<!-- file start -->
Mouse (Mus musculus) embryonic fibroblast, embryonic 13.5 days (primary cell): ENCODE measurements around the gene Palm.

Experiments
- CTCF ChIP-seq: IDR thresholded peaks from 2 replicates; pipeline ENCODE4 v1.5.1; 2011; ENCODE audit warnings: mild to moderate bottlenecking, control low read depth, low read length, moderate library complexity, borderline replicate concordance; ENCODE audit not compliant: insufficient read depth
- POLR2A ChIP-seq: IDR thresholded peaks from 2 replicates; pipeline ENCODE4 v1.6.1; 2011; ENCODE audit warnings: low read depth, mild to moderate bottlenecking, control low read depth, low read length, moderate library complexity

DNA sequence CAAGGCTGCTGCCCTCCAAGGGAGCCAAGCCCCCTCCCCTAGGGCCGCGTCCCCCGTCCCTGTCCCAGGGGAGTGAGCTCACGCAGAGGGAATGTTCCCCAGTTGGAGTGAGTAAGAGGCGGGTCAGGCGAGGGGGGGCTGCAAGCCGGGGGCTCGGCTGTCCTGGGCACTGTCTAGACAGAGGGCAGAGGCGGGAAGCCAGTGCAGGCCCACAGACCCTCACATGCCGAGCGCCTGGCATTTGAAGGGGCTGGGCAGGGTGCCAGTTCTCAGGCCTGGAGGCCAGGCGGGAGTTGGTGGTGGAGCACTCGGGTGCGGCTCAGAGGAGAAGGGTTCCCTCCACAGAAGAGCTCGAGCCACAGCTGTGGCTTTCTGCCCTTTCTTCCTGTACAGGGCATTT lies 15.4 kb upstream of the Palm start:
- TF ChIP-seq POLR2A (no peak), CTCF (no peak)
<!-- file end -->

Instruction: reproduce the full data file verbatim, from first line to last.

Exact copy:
Mouse (Mus musculus) embryonic fibroblast, embryonic 13.5 days (primary cell): ENCODE measurements around the gene Palm.

Experiments
- CTCF ChIP-seq: IDR thresholded peaks from 2 replicates; pipeline ENCODE4 v1.5.1; 2011; ENCODE audit warnings: mild to moderate bottlenecking, control low read depth, low read length, moderate library complexity, borderline replicate concordance; ENCODE audit not compliant: insufficient read depth
- POLR2A ChIP-seq: IDR thresholded peaks from 2 replicates; pipeline ENCODE4 v1.6.1; 2011; ENCODE audit warnings: low read depth, mild to moderate bottlenecking, control low read depth, low read length, moderate library complexity

DNA sequence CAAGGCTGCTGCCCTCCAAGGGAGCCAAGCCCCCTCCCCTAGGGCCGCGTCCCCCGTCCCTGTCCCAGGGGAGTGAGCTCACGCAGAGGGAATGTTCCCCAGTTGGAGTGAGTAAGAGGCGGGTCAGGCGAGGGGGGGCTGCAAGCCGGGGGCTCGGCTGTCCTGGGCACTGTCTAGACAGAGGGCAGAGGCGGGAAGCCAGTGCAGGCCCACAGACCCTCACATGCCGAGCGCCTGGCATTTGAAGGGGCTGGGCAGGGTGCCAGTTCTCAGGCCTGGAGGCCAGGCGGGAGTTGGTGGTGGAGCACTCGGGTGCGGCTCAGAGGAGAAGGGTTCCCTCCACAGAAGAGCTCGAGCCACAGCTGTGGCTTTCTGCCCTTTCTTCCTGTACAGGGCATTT lies 15.4 kb upstream of the Palm start:
- TF ChIP-seq POLR2A (no peak), CTCF (no peak)